Frogspawn, in West Cork, laid the first week of January. That’s just nuts!
Common Frogs normally emerge from hibernation around the middle of February — but this year it seems the abnormally mild weather has our amphibian friends stirring from their winter slumber much earlier than usual. I normally start seeing spawn around locally from late Feb onwards. So the first week in January is exceptional… and I’m not convinced that’s a good thing for the frogs.
It’s not an isolated incident either – on the Ireland’s Wildlife community page on Facebook people have pointed out frog spawn sightings from before Christmas in various locations around the country.
A hard frost over the next few weeks – which is entirely possible, of course — will destroy any spawn already laid… essentially rendering the reproductive year null and void for those frogs (and any other amphibians) that have decided on an early start to the breeding season. If that happens it could have a significant impact on the frog population. Of course some frogs will breed later in the spring, and their spawn will develop normally… but with less adults breeding successfully, and naturally high mortality rates for spawn, tadpoles and froglets the prognosis can’t be good for a species that’s already in decline.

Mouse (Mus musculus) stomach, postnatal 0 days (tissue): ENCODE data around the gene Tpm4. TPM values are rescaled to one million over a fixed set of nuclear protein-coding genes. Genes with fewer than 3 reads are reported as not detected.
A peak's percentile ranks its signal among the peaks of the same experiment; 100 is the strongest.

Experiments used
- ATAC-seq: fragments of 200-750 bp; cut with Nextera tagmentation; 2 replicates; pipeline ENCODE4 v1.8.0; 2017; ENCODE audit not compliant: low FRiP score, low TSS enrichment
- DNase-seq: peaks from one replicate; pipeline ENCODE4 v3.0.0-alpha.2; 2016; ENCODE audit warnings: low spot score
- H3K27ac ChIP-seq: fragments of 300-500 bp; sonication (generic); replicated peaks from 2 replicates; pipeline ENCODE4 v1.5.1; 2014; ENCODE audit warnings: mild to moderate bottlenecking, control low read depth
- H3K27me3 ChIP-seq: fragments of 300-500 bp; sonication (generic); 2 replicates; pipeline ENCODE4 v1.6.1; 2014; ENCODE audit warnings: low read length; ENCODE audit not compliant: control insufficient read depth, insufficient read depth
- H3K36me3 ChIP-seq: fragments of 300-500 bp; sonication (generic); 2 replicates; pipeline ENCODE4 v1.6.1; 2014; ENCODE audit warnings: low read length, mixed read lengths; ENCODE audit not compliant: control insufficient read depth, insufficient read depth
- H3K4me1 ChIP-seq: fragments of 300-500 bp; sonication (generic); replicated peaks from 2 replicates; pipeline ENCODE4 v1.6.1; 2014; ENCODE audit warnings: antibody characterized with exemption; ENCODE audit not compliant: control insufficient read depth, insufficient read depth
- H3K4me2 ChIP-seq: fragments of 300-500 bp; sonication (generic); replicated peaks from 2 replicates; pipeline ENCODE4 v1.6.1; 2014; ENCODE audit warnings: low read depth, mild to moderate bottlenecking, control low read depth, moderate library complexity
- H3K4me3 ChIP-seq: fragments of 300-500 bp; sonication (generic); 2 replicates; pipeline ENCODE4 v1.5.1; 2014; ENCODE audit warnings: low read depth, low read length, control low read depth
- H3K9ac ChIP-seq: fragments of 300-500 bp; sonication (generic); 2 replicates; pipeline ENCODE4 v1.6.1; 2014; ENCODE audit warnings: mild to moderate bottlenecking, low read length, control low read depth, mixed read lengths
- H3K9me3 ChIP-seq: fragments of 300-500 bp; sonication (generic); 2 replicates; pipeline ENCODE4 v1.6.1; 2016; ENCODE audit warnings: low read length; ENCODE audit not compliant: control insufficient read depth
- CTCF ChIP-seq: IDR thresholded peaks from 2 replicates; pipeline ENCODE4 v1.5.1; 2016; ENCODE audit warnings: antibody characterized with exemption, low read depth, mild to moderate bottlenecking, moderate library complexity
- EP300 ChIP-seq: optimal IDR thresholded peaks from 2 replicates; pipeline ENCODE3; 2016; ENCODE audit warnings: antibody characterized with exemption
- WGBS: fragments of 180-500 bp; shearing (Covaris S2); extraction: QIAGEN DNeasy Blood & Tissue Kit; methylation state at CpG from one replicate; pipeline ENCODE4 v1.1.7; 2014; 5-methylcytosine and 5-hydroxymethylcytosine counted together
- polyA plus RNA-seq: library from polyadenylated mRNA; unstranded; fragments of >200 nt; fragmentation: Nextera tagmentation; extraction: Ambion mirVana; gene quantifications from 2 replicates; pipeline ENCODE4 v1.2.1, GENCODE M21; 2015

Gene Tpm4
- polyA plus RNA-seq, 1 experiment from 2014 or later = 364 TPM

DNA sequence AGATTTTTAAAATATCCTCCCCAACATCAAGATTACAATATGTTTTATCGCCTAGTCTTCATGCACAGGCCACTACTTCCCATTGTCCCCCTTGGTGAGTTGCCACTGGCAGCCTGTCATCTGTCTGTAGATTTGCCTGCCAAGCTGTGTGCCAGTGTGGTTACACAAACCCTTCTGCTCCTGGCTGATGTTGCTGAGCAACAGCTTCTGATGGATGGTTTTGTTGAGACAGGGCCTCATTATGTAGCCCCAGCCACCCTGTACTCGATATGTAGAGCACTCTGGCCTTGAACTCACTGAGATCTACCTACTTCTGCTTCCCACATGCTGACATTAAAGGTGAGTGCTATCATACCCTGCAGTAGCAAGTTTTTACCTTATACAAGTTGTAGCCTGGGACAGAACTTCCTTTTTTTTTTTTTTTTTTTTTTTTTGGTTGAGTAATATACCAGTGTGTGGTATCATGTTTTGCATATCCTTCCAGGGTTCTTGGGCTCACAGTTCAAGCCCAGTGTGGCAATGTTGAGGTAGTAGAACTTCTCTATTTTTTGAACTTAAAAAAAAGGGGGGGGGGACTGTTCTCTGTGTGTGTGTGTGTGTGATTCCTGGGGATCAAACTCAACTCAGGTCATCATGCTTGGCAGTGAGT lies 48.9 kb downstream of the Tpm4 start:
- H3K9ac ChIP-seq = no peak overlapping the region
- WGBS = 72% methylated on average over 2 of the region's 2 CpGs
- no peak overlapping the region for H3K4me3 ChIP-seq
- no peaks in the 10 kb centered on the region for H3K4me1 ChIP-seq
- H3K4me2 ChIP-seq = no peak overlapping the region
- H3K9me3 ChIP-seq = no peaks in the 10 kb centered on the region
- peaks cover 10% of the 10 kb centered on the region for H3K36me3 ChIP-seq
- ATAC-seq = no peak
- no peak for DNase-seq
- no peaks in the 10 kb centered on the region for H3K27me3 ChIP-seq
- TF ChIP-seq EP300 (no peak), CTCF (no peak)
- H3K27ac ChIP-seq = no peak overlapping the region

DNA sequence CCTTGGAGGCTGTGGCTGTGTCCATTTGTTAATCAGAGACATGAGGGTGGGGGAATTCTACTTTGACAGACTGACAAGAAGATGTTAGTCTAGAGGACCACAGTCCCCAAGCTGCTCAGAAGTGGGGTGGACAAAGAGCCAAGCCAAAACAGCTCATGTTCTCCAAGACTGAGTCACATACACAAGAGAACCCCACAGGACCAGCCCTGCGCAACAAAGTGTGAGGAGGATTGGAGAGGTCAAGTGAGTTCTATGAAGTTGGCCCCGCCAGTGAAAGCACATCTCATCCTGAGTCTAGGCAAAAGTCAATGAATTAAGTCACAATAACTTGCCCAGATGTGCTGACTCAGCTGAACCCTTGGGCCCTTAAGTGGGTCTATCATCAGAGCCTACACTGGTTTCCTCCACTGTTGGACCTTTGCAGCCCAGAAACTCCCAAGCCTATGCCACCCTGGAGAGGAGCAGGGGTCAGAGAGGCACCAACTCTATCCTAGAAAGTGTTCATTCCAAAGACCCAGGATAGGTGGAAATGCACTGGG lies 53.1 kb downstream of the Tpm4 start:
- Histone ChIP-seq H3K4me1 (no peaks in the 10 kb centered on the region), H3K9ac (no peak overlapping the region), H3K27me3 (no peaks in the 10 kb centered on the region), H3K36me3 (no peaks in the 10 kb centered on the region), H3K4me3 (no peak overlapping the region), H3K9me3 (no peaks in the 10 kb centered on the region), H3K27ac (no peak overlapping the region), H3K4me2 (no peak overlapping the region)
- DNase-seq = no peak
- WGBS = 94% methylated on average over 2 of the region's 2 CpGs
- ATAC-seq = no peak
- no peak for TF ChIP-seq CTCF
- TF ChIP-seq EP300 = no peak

And it’s not just frogs… there are reports of bees and butterflies on the wing around the country, plants are pushing up their tender young shoots, trees are budding ahead of time, birds pairing up and checking out nest sites, and even flowers blooming. Everything seems to be happening before it should.
On the surface all this mild weather might seem like a good thing. After all, who wouldn’t welcome an early spring… right? But for wildlife kicking into gear too early could have serious consequences if the weather takes a turn for the worse. The truth is we’re still in the middle of winter and it could get a lot colder very quickly. Natural systems have built in tolerances that allow them to bounce back from fluctuations in the climate… but there are limits. Let’s hope that the mild weather holds and that this early “spring” gives our wildlife a head-start, rather than a false start!